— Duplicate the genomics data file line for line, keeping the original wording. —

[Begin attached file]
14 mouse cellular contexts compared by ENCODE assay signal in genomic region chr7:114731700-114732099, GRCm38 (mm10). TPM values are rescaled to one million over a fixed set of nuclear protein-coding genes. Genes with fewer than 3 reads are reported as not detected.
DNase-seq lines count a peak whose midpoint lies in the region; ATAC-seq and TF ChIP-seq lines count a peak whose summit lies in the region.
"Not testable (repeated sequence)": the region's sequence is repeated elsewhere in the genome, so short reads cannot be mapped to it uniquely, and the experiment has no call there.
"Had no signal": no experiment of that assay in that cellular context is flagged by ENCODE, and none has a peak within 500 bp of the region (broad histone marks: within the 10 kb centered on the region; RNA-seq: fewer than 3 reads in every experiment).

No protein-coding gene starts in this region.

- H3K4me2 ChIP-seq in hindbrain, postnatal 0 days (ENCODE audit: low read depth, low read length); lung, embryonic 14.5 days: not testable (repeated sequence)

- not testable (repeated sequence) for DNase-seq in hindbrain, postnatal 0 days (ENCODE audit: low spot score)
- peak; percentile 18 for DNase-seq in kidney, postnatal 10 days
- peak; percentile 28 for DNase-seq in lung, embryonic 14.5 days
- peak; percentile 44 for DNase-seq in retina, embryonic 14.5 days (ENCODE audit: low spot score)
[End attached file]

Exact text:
14 mouse cellular contexts compared by ENCODE assay signal in genomic region chr7:114731700-114732099, GRCm38 (mm10). TPM values are rescaled to one million over a fixed set of nuclear protein-coding genes. Genes with fewer than 3 reads are reported as not detected.
DNase-seq lines count a peak whose midpoint lies in the region; ATAC-seq and TF ChIP-seq lines count a peak whose summit lies in the region.
"Not testable (repeated sequence)": the region's sequence is repeated elsewhere in the genome, so short reads cannot be mapped to it uniquely, and the experiment has no call there.
"Had no signal": no experiment of that assay in that cellular context is flagged by ENCODE, and none has a peak within 500 bp of the region (broad histone marks: within the 10 kb centered on the region; RNA-seq: fewer than 3 reads in every experiment).

No protein-coding gene starts in this region.

- H3K4me2 ChIP-seq in hindbrain, postnatal 0 days (ENCODE audit: low read depth, low read length); lung, embryonic 14.5 days: not testable (repeated sequence)

- not testable (repeated sequence) for DNase-seq in hindbrain, postnatal 0 days (ENCODE audit: low spot score)
- peak; percentile 18 for DNase-seq in kidney, postnatal 10 days
- peak; percentile 28 for DNase-seq in lung, embryonic 14.5 days
- peak; percentile 44 for DNase-seq in retina, embryonic 14.5 days (ENCODE audit: low spot score)